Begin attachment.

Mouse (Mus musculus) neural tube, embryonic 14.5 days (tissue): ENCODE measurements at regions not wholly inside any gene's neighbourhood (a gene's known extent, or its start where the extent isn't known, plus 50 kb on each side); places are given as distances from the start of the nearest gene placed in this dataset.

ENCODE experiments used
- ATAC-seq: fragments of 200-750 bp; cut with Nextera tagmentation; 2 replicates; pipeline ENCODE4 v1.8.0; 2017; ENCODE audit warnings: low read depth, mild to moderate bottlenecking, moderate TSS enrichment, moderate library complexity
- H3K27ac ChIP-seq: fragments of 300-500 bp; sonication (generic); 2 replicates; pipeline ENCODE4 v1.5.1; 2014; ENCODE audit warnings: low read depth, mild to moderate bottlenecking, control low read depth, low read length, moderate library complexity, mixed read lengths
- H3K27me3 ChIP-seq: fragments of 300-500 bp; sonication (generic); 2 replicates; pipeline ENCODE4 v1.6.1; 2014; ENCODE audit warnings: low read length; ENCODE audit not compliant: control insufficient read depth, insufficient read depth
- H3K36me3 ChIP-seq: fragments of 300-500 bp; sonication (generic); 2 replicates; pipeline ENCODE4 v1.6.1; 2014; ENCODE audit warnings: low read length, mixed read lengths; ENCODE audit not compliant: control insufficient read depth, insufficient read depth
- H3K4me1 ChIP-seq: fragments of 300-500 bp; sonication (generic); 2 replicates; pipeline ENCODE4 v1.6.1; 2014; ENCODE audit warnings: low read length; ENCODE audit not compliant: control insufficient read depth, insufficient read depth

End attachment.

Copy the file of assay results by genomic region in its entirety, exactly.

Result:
Mouse (Mus musculus) neural tube, embryonic 14.5 days (tissue): ENCODE measurements at regions not wholly inside any gene's neighbourhood (a gene's known extent, or its start where the extent isn't known, plus 50 kb on each side); places are given as distances from the start of the nearest gene placed in this dataset.

ENCODE experiments used
- ATAC-seq: fragments of 200-750 bp; cut with Nextera tagmentation; 2 replicates; pipeline ENCODE4 v1.8.0; 2017; ENCODE audit warnings: low read depth, mild to moderate bottlenecking, moderate TSS enrichment, moderate library complexity
- H3K27ac ChIP-seq: fragments of 300-500 bp; sonication (generic); 2 replicates; pipeline ENCODE4 v1.5.1; 2014; ENCODE audit warnings: low read depth, mild to moderate bottlenecking, control low read depth, low read length, moderate library complexity, mixed read lengths
- H3K27me3 ChIP-seq: fragments of 300-500 bp; sonication (generic); 2 replicates; pipeline ENCODE4 v1.6.1; 2014; ENCODE audit warnings: low read length; ENCODE audit not compliant: control insufficient read depth, insufficient read depth
- H3K36me3 ChIP-seq: fragments of 300-500 bp; sonication (generic); 2 replicates; pipeline ENCODE4 v1.6.1; 2014; ENCODE audit warnings: low read length, mixed read lengths; ENCODE audit not compliant: control insufficient read depth, insufficient read depth
- H3K4me1 ChIP-seq: fragments of 300-500 bp; sonication (generic); 2 replicates; pipeline ENCODE4 v1.6.1; 2014; ENCODE audit warnings: low read length; ENCODE audit not compliant: control insufficient read depth, insufficient read depth